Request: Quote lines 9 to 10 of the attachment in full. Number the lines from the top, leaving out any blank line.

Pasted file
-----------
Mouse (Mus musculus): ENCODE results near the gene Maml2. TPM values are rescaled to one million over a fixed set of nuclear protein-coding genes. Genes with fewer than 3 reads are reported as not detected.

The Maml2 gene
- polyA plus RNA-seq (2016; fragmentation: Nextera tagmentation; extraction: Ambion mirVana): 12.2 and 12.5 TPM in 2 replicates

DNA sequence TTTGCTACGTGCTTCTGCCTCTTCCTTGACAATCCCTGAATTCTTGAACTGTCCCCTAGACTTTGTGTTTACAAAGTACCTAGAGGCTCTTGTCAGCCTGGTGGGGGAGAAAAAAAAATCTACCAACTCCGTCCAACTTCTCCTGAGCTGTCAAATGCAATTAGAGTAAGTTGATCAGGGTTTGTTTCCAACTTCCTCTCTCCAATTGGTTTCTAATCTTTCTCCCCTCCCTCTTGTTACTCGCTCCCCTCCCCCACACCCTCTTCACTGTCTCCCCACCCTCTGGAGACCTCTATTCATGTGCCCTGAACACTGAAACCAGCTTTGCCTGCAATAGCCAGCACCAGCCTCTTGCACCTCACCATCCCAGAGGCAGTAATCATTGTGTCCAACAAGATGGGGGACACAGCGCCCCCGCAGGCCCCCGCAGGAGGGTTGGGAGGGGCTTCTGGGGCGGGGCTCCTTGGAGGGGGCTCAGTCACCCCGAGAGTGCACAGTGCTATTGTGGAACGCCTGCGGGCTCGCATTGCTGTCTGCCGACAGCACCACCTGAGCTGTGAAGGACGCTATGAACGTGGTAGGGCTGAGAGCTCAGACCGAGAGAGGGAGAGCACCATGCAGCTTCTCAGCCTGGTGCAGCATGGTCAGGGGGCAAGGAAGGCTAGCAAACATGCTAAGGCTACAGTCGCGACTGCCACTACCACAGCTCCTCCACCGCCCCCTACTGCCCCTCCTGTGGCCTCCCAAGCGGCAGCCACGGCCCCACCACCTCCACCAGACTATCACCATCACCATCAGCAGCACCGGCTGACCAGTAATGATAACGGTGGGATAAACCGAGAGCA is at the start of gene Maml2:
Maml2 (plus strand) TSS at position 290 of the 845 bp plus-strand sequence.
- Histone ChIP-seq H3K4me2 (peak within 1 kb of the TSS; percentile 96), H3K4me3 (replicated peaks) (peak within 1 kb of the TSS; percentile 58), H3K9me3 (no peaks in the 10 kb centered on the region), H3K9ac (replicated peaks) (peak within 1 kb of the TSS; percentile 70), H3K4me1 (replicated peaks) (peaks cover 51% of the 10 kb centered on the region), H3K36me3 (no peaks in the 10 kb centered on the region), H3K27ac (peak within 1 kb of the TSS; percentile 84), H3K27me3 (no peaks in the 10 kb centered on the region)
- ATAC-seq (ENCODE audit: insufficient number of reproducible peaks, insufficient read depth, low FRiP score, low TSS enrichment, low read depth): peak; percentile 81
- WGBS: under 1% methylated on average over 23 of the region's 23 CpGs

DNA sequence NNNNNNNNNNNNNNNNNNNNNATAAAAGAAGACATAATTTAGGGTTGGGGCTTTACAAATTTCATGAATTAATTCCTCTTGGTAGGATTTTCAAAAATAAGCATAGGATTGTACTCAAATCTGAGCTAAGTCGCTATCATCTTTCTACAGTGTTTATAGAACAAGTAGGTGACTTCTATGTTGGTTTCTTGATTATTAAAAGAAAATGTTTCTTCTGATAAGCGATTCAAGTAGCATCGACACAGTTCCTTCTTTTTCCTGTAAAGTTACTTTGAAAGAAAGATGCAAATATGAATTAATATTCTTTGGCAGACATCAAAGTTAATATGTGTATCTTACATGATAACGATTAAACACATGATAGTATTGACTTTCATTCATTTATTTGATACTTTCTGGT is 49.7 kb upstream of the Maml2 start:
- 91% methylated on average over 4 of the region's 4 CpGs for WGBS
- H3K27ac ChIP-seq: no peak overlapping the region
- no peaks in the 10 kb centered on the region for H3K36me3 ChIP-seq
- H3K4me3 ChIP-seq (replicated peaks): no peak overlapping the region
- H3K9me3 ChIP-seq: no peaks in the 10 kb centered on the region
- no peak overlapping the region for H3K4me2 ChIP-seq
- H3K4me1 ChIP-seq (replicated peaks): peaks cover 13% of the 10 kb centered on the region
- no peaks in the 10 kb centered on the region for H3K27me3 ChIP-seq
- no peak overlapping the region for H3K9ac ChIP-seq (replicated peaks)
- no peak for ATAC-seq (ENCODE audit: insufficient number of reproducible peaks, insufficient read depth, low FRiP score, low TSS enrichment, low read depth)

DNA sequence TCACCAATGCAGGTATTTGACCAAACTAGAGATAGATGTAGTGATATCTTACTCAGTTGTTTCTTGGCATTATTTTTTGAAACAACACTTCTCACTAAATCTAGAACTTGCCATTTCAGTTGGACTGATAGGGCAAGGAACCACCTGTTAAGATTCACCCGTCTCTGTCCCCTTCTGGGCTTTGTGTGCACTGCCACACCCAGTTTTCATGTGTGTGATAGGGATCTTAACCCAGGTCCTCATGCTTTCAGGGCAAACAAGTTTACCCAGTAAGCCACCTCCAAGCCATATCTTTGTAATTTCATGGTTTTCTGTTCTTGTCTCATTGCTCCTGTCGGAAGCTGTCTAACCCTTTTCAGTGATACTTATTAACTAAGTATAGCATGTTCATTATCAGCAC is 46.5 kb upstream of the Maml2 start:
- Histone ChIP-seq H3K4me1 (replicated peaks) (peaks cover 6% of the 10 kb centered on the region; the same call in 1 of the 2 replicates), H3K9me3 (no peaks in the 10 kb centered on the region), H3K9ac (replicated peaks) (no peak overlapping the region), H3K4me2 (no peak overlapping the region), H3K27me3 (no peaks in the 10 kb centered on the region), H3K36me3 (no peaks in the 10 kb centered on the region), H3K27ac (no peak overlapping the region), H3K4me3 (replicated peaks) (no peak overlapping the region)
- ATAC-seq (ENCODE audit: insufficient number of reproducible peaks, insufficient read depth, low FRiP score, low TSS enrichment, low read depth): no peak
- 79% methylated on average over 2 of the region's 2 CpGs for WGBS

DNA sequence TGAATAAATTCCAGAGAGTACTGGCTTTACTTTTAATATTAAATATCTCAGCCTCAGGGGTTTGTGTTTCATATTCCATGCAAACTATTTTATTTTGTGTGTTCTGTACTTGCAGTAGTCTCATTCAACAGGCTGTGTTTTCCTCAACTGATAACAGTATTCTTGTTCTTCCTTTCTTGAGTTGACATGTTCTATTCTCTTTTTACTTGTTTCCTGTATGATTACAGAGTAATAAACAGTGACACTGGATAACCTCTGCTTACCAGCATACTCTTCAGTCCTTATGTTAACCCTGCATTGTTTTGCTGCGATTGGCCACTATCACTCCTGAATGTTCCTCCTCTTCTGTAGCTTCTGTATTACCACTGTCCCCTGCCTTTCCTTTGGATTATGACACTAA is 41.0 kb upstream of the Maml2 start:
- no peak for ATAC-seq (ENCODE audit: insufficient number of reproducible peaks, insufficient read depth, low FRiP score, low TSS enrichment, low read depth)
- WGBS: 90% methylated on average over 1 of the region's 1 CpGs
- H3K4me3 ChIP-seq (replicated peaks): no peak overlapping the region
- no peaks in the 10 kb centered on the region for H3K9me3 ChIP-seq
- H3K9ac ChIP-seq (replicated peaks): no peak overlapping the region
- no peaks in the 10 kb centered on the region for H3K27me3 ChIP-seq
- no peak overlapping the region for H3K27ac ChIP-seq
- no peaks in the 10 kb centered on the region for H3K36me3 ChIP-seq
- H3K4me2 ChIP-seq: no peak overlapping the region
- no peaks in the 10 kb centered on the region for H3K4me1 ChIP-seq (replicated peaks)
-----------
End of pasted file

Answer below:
DNA sequence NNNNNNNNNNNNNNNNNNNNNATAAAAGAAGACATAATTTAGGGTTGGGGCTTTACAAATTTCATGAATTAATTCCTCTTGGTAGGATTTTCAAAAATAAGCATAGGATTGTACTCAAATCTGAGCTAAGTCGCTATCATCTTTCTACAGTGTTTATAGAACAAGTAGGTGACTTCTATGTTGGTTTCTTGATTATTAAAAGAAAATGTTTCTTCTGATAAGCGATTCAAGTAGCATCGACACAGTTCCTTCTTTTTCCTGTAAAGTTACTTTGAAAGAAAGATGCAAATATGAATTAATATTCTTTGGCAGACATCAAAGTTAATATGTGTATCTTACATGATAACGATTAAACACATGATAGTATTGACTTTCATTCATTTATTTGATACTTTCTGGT is 49.7 kb upstream of the Maml2 start:
- 91% methylated on average over 4 of the region's 4 CpGs for WGBS